Thursday, April 29, 2010

Rainforest Remedies

A few weeks ago I went to a meeting of the Belmopan International Women's Group. There was a guest lecturer by the name of Rosita Arvigo, an American doctor of naprapathy (yes, we learn something new every day), which is form of chiropractic, those doctors who crack bones or something.I was not very keen as I am not a big fan of alternative medicine, but Rosita immediately caught my interest. Rosita has worked for ten years with an 86-year old Mayan traditional healer who was reknowned for his ability to cure hopelessly ill patients. She has produced a book 'Sastun - My Apprenticeship with a Mayan Healer' about her experiences with this very wise, witty and womanizing man, It's a must-read, thoroughly amusing and highly interesting. Did you know that 80% of the plants and trees in the Belizean tropical forest can be used for something? Ranging from mosquito repellent to easing stomach cramps and high blood pressure, from calming frantically crying babies to contraception. It's amazing what nature gives us, though only a few people seem to know about it and use it. Why would that be? Perhaps it's laziness...it is quite hard work to collect the leaves, roots, and branches, chop them, dry them, conserve them; it's easier to mass produce pills. It's quicker to buy a can of chemical mosquito spray than to dry Jackass leaves, brew tea and rub yourself with it. Being a skeptic by nature and not suffering from any ailments that I know of, I decided to explore this bush thing anyhow. Together with my friend Linda I went to the Belmopan market. There we found Ms Janice Bain a true bush lady, behind her stall full of weird looking stuff. We bought the following:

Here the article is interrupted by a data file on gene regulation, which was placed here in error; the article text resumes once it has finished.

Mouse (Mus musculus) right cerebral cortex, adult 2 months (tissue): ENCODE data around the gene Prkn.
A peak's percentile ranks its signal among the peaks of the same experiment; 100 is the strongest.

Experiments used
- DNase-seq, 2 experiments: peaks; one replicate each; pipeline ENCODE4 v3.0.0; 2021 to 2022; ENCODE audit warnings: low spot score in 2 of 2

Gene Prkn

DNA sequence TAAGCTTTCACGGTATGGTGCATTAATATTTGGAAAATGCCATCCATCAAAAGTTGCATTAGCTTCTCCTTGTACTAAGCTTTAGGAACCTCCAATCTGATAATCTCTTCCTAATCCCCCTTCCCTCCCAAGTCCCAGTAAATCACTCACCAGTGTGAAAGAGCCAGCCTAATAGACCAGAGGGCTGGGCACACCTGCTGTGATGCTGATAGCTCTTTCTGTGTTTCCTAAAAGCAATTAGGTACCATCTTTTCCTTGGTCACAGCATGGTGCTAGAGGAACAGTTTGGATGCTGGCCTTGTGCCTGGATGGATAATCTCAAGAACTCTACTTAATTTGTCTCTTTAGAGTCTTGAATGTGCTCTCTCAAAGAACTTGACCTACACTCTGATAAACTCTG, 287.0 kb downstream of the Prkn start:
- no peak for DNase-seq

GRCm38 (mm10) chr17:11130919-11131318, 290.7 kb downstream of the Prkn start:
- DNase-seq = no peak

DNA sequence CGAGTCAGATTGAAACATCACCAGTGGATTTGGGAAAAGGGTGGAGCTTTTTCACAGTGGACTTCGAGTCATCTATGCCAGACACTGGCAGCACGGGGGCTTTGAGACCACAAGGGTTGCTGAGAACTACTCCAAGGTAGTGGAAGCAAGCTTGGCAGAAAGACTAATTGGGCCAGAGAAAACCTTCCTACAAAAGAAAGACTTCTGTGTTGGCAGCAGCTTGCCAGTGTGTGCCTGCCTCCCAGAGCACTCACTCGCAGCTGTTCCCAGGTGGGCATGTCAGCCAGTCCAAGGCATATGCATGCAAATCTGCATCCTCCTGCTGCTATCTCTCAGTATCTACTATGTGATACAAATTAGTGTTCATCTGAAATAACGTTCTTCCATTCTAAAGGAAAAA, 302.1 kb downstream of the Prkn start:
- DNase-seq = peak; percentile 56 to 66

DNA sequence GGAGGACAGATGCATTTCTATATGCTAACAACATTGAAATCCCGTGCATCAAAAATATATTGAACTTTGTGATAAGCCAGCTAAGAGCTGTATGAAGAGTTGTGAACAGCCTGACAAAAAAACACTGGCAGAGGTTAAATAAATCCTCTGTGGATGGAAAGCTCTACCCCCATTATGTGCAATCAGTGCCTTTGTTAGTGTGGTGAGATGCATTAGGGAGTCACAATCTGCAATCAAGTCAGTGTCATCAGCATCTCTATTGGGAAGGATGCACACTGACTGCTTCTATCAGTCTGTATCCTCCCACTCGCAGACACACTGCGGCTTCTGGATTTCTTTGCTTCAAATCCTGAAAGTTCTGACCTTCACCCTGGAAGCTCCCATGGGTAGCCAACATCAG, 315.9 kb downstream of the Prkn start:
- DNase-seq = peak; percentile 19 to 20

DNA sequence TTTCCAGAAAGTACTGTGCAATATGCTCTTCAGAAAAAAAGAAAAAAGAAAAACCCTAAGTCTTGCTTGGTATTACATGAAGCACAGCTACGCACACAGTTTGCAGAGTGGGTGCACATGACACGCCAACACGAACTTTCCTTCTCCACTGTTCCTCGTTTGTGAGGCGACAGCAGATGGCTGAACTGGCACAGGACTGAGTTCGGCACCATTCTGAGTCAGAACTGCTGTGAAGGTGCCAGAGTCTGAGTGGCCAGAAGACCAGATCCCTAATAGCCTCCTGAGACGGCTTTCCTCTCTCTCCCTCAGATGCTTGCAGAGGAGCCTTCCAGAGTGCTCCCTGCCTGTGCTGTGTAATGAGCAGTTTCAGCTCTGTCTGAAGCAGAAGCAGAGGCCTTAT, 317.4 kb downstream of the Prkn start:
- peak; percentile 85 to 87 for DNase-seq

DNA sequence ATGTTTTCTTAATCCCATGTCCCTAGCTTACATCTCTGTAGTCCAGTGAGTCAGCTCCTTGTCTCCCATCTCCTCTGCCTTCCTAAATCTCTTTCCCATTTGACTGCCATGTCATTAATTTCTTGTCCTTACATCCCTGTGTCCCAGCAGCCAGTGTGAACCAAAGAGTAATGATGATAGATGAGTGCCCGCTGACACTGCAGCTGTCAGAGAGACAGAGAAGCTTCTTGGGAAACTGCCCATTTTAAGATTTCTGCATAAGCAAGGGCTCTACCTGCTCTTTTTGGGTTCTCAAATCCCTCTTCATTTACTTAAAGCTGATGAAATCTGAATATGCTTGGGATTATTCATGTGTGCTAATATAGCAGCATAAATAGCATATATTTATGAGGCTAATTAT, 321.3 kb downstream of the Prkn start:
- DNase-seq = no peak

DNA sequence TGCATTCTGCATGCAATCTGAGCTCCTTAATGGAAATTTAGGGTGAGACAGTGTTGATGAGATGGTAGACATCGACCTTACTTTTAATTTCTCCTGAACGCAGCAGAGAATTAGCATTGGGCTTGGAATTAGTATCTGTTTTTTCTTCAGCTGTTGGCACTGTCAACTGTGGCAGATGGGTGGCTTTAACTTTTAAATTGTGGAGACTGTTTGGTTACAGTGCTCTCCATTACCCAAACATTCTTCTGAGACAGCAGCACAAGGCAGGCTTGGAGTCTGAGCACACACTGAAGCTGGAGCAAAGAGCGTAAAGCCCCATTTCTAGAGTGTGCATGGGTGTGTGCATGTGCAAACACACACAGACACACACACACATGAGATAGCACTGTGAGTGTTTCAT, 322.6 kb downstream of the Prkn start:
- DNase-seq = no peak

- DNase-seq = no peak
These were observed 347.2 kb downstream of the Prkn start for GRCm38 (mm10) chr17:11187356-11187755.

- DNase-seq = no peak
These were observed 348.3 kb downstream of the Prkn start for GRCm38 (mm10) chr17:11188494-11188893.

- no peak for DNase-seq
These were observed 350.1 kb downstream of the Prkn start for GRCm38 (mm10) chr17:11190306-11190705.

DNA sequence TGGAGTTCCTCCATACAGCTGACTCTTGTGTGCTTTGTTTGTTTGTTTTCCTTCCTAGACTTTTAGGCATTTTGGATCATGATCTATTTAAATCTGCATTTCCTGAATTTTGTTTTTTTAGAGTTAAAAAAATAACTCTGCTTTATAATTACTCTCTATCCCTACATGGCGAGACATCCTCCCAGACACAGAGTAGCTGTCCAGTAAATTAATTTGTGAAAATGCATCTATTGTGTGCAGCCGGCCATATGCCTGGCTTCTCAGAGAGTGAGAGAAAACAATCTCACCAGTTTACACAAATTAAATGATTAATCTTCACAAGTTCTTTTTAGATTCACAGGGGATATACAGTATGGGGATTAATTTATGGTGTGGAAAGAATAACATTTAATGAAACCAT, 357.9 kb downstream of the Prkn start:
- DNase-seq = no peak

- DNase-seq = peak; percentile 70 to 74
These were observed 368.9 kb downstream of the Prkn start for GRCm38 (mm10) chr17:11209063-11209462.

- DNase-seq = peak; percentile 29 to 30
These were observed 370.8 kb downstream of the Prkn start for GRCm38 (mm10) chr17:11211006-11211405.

1. The Wash Out: a combination of ginger root, pissabed flowers and bukut leaf, to be boiled in half a gallon of water. It is supposed to cleanse the body. It washes out acids, plaques, fats and what not. Janice warned us about the color and smell of stool, but I was 'brave' enough to try it out for you my dear blog readers. The tea tasted surprisingly good and was very refreshing. I did have to go to the bath room but was not in a hurry or anything. I won't go into too much detail about the odors and colors...but I will say that there were certain changes which could very well be the acids and the plaques. I did not check it...

2. Billy Web Energy and Immune Boost. Little small pieces of brown root, looking like wood. It is supposed to work as an energy drink, to be taken when feeling tired or sluggish. I brewed the tea and drank it half warm, as I fail to see how hot tea can give you a boost when it's 40 degrees Celsius. It tastes awful, bitter and 'woody', maybe I made it too strong. I waited for some effects and I must say: I did feel something running through my veins, and I  felt a distinct energy peak, like drinking a Red Bull. The only  thing is that you'll have to wash away the aftertaste with a glass of wine.

3. Jack Ass Bitter. So bitter that you must be a dumb fool to drink it. Hence the name. It can be used to prevent and soothe mosquito bites, simply by rubbing the leaves or by brewing it and rubbing your skin with the lotion. I tried it by rubbing leaves on my daughter's mosquito bites but she scratched as hard as always.

4. The Hormone Check: last but not least, I bought a bottle of very dodgy looking stuff that is supposed to be a female Viagra, or a 'panty wetter' (not my words). It has wild yam and Chicoloco in it, whatever that maybe, and contains estrogen and progesterone. You can brew tea by soaking the pieces, up to five times. Needless to say that I am dying to try this one out! I did the first soak today... as my husband will be back tomorrow after two weeks of separation.. Curious as to its effects? Me too. More later.

2 comments:

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  2. We're all waiting... how did the hormone brew work?

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